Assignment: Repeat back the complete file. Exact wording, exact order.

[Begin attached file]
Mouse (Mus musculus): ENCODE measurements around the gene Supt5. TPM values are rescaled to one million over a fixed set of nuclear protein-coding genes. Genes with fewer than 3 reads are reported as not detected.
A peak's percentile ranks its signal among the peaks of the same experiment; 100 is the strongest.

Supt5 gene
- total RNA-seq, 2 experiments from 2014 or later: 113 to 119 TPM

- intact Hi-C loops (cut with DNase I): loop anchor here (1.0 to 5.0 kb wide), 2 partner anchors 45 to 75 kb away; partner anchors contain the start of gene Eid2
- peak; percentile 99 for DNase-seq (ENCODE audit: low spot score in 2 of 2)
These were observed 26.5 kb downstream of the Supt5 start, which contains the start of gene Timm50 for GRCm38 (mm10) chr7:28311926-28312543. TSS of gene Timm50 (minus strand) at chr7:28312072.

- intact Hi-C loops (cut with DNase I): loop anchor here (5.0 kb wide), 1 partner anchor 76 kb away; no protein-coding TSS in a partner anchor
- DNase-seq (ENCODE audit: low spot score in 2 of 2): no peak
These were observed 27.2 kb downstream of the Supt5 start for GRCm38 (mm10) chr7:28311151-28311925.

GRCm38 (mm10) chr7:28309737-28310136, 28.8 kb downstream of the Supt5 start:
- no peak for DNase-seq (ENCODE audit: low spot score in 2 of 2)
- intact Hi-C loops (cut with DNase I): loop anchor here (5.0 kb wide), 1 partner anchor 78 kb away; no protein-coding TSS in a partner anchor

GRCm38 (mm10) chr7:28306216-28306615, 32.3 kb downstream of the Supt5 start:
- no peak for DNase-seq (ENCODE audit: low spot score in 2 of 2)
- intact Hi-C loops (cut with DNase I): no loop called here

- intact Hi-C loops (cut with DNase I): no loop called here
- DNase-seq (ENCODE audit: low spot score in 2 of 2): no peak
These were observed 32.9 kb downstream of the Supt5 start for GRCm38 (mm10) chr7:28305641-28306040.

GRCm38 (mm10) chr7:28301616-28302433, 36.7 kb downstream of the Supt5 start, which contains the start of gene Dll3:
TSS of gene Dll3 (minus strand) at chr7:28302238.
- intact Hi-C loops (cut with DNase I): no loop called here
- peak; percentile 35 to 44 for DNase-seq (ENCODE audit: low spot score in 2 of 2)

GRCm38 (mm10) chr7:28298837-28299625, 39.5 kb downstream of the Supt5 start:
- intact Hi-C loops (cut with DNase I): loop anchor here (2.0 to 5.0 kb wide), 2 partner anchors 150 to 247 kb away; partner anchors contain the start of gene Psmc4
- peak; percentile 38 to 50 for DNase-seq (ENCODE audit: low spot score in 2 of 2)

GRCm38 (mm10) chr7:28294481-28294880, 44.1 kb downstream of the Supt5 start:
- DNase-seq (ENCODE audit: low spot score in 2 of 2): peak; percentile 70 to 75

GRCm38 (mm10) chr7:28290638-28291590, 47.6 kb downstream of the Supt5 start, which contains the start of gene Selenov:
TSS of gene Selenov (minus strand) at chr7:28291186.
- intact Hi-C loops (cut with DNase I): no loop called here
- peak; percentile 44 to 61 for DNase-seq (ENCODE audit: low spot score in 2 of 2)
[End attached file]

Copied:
Mouse (Mus musculus): ENCODE measurements around the gene Supt5. TPM values are rescaled to one million over a fixed set of nuclear protein-coding genes. Genes with fewer than 3 reads are reported as not detected.
A peak's percentile ranks its signal among the peaks of the same experiment; 100 is the strongest.

Supt5 gene
- total RNA-seq, 2 experiments from 2014 or later: 113 to 119 TPM

- intact Hi-C loops (cut with DNase I): loop anchor here (1.0 to 5.0 kb wide), 2 partner anchors 45 to 75 kb away; partner anchors contain the start of gene Eid2
- peak; percentile 99 for DNase-seq (ENCODE audit: low spot score in 2 of 2)
These were observed 26.5 kb downstream of the Supt5 start, which contains the start of gene Timm50 for GRCm38 (mm10) chr7:28311926-28312543. TSS of gene Timm50 (minus strand) at chr7:28312072.

- intact Hi-C loops (cut with DNase I): loop anchor here (5.0 kb wide), 1 partner anchor 76 kb away; no protein-coding TSS in a partner anchor
- DNase-seq (ENCODE audit: low spot score in 2 of 2): no peak
These were observed 27.2 kb downstream of the Supt5 start for GRCm38 (mm10) chr7:28311151-28311925.

GRCm38 (mm10) chr7:28309737-28310136, 28.8 kb downstream of the Supt5 start:
- no peak for DNase-seq (ENCODE audit: low spot score in 2 of 2)
- intact Hi-C loops (cut with DNase I): loop anchor here (5.0 kb wide), 1 partner anchor 78 kb away; no protein-coding TSS in a partner anchor

GRCm38 (mm10) chr7:28306216-28306615, 32.3 kb downstream of the Supt5 start:
- no peak for DNase-seq (ENCODE audit: low spot score in 2 of 2)
- intact Hi-C loops (cut with DNase I): no loop called here

- intact Hi-C loops (cut with DNase I): no loop called here
- DNase-seq (ENCODE audit: low spot score in 2 of 2): no peak
These were observed 32.9 kb downstream of the Supt5 start for GRCm38 (mm10) chr7:28305641-28306040.

GRCm38 (mm10) chr7:28301616-28302433, 36.7 kb downstream of the Supt5 start, which contains the start of gene Dll3:
TSS of gene Dll3 (minus strand) at chr7:28302238.
- intact Hi-C loops (cut with DNase I): no loop called here
- peak; percentile 35 to 44 for DNase-seq (ENCODE audit: low spot score in 2 of 2)

GRCm38 (mm10) chr7:28298837-28299625, 39.5 kb downstream of the Supt5 start:
- intact Hi-C loops (cut with DNase I): loop anchor here (2.0 to 5.0 kb wide), 2 partner anchors 150 to 247 kb away; partner anchors contain the start of gene Psmc4
- peak; percentile 38 to 50 for DNase-seq (ENCODE audit: low spot score in 2 of 2)

GRCm38 (mm10) chr7:28294481-28294880, 44.1 kb downstream of the Supt5 start:
- DNase-seq (ENCODE audit: low spot score in 2 of 2): peak; percentile 70 to 75

GRCm38 (mm10) chr7:28290638-28291590, 47.6 kb downstream of the Supt5 start, which contains the start of gene Selenov:
TSS of gene Selenov (minus strand) at chr7:28291186.
- intact Hi-C loops (cut with DNase I): no loop called here
- peak; percentile 44 to 61 for DNase-seq (ENCODE audit: low spot score in 2 of 2)